CA Cities, Counties Join Walgreens Lawsuit
California prosecutors from at least 36 counties and two cities have asked a judge to force Walgreen Co. to comply with state environmental laws against dumping hazardous waste, according to news reports.
The Aug. 6 motion follows a lawsuit filed in June in Alameda County Superior Court that says Walgreens allowed employees at more than 600 stores across the state to “routinely and systematically” dump hazardous waste, including pharmaceuticals, pesticide products, automotive products and solvents, in local landfills, reports the Oakland Tribune.
The suit also alleges Walgreens improperly disposed of customers’ confidential medical records, reports the Monterey County Herald.
In the company’s SEC filing a month later, Walgreens said it would work with state and local officials to resolve the allegations.
SEC regulations require disclosure of environmental matters when a governmental authority is a party to the proceedings and monetary sanctions could exceed $100,000.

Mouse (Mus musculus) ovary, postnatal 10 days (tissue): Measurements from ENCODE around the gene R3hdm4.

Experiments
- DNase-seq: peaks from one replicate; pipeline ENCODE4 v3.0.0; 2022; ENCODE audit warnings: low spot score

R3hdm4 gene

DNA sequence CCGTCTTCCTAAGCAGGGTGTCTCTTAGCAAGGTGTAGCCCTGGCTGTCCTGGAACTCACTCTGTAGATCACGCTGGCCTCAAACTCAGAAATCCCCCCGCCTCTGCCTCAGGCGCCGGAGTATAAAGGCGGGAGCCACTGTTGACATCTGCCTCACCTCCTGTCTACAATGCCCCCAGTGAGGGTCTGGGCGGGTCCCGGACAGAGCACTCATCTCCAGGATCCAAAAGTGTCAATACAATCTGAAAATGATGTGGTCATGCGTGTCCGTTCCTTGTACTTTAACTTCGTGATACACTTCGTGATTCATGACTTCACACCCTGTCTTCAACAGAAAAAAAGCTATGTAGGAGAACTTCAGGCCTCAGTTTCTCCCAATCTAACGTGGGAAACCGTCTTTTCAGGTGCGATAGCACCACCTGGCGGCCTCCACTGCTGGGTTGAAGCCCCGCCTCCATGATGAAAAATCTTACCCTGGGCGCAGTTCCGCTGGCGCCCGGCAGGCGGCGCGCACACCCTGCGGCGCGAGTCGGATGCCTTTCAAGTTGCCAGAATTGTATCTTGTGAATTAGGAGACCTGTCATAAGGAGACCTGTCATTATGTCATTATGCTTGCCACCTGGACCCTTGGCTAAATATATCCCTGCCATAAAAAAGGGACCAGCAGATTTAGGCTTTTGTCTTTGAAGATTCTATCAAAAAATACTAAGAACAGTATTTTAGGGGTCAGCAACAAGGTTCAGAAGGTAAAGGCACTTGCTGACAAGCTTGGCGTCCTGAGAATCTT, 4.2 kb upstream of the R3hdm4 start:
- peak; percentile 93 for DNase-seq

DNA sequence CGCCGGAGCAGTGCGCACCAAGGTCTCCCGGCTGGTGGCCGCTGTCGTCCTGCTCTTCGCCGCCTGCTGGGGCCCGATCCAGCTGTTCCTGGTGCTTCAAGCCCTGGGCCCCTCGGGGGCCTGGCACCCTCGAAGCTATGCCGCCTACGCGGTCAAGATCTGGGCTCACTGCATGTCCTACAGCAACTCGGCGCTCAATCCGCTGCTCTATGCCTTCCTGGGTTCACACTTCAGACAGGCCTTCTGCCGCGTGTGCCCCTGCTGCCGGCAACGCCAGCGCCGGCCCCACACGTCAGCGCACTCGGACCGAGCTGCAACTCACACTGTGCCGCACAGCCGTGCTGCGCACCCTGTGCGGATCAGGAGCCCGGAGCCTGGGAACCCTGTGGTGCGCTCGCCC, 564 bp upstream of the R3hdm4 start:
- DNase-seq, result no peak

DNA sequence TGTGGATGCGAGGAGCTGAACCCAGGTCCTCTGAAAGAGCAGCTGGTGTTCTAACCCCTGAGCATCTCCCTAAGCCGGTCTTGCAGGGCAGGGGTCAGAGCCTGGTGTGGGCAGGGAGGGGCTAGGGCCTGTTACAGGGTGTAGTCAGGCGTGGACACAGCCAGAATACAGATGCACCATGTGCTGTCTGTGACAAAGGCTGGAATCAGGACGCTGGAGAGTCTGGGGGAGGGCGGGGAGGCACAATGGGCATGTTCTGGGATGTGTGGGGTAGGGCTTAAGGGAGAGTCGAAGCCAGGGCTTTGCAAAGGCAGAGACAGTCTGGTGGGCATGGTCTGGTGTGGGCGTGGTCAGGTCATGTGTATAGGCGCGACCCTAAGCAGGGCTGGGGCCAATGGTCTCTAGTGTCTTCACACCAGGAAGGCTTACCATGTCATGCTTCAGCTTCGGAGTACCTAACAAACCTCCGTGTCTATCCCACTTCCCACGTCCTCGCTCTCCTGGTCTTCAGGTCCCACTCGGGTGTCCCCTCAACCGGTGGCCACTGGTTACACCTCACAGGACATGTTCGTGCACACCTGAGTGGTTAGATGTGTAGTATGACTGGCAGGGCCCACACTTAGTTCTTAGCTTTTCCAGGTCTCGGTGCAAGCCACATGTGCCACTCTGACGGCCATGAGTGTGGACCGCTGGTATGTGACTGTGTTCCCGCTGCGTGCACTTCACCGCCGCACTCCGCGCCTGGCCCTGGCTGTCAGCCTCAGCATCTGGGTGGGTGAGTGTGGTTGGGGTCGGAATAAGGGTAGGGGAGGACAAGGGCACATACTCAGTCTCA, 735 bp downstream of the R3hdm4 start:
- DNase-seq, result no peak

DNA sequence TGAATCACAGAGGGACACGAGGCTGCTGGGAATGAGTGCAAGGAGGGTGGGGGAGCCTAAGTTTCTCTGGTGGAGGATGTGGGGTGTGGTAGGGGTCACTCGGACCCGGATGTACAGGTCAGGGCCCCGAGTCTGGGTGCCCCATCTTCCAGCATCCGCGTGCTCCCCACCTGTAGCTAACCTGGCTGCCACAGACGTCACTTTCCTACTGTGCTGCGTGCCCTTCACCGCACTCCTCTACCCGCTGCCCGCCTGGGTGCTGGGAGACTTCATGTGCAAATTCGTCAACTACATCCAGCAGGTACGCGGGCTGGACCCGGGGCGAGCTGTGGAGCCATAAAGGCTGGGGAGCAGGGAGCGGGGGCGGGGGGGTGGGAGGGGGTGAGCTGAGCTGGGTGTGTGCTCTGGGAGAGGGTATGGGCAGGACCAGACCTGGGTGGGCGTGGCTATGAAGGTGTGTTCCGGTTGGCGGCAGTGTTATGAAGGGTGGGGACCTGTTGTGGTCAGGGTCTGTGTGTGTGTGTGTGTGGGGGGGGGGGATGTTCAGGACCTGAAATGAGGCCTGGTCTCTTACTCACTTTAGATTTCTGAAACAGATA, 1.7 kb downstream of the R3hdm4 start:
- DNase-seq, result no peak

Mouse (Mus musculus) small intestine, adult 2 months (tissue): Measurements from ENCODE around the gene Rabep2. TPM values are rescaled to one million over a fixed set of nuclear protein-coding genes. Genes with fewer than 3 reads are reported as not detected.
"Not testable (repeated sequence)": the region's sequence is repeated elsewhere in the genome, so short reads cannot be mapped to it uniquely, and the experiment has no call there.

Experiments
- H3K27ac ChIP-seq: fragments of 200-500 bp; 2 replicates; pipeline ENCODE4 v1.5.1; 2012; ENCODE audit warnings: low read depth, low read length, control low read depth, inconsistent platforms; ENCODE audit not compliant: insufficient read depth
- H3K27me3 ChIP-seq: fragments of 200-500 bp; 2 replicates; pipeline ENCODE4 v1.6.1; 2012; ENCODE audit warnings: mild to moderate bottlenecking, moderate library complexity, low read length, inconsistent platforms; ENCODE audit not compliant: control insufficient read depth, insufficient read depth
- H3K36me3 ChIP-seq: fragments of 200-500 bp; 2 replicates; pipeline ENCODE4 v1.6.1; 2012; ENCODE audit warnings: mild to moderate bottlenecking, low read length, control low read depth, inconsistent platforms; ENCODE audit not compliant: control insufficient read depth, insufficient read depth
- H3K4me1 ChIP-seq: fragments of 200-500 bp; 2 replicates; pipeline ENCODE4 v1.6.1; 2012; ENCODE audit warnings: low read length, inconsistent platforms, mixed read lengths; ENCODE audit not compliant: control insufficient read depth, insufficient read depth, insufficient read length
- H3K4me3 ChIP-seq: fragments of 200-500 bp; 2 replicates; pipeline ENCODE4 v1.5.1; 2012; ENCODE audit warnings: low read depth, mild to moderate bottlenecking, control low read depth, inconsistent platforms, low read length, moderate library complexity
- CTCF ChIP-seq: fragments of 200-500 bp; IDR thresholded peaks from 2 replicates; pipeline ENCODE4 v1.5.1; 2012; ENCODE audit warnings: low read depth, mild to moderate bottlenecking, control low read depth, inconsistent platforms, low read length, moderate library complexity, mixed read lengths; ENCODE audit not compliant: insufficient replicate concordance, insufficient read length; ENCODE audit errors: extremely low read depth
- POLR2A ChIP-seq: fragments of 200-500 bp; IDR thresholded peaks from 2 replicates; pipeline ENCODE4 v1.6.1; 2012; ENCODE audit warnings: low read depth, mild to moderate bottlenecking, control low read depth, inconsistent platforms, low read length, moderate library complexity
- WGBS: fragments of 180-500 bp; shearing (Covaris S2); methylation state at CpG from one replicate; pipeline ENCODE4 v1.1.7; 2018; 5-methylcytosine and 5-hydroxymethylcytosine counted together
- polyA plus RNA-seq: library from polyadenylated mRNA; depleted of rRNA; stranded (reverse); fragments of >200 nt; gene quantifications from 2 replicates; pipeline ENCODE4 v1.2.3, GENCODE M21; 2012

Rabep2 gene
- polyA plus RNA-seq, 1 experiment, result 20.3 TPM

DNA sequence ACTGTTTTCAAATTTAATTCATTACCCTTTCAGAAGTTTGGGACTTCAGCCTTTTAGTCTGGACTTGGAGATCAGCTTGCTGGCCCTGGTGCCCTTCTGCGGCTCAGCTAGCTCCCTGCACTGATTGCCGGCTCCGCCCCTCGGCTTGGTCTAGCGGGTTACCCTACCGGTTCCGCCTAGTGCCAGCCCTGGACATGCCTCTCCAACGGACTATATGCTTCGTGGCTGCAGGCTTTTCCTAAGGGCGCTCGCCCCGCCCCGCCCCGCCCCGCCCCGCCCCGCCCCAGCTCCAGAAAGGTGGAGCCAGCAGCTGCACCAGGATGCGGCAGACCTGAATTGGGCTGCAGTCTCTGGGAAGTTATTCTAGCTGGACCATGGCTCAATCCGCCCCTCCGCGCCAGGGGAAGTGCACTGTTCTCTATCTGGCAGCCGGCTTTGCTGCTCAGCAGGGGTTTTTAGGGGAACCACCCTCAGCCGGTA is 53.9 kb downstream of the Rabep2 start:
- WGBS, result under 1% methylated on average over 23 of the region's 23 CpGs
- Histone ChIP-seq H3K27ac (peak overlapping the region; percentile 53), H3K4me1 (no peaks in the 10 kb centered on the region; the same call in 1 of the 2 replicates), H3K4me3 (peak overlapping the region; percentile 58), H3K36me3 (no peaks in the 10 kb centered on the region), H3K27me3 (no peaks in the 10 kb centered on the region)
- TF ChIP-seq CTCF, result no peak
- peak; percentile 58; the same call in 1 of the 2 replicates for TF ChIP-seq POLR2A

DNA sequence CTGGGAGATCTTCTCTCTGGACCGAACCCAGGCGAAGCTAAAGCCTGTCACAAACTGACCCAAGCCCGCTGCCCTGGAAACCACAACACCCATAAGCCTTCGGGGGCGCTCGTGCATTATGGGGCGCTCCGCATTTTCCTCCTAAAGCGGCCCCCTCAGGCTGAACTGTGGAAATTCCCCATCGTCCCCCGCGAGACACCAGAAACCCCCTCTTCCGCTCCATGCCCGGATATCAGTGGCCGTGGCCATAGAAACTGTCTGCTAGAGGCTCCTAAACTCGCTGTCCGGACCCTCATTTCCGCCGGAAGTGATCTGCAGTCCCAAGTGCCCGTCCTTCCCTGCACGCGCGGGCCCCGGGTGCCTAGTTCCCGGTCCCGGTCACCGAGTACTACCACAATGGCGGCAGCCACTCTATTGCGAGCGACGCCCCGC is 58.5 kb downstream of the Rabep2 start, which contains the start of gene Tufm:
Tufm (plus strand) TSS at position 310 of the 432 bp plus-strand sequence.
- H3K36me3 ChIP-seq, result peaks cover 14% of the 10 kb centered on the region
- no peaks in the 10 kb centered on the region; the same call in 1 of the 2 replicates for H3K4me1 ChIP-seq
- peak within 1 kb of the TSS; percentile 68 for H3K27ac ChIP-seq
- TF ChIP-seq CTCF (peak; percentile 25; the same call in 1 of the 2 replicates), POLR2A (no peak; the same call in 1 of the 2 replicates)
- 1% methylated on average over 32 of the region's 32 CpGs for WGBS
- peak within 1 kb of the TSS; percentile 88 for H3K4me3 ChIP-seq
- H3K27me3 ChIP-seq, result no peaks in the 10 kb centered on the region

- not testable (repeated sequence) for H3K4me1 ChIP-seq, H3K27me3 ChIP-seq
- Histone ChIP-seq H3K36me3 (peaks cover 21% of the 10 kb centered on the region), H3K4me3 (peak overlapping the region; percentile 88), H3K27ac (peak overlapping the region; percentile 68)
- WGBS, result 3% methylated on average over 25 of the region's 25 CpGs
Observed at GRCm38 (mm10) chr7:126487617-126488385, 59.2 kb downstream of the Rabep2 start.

In other Walgreens news, the company has installed energy-efficient GE lighting systems in 80 percent of its nationwide locations, the company says.
New linear fluorescent fixtures will increase energy efficiency by 9 percent and extend re-lamp cycles by 10 percent.
Walgreens says it also achieved greater energy efficiency by switching from 28-watt to 25-watt GE F25 T8 linear fluorescent tubes. Though the difference in wattage is only three watts per light, the change saves the drug store chain thousands of dollars because it affects more than 4.3 million lights at nearly 7,000 stores, according to Walgreens.
Stay Up-to-Date On Environmental Management, Energy & Sustainability News with EL's Free Daily Newsletter
Energy Manager News
- Embracing New Tech Is Key to Greater Energy Savings, Say Experts
- SolarCity: We Have the World’s Most Efficient Rooftop Solar Panel
- Bridgestone Arena in Nashville Switches to LEDs
- Helping Building Automation Grow
- Municipalities Could Combine Small Cell and LED Upgrades
- Holistic Approach to Energy Savings in Dublin, Ohio Schools
- NYC One Step Closer to Net-Zero Energy Goal at Wastewater Treatment Plants
- ‘Better Buildings, Better Plants’ Saves $2.4B Over Five Years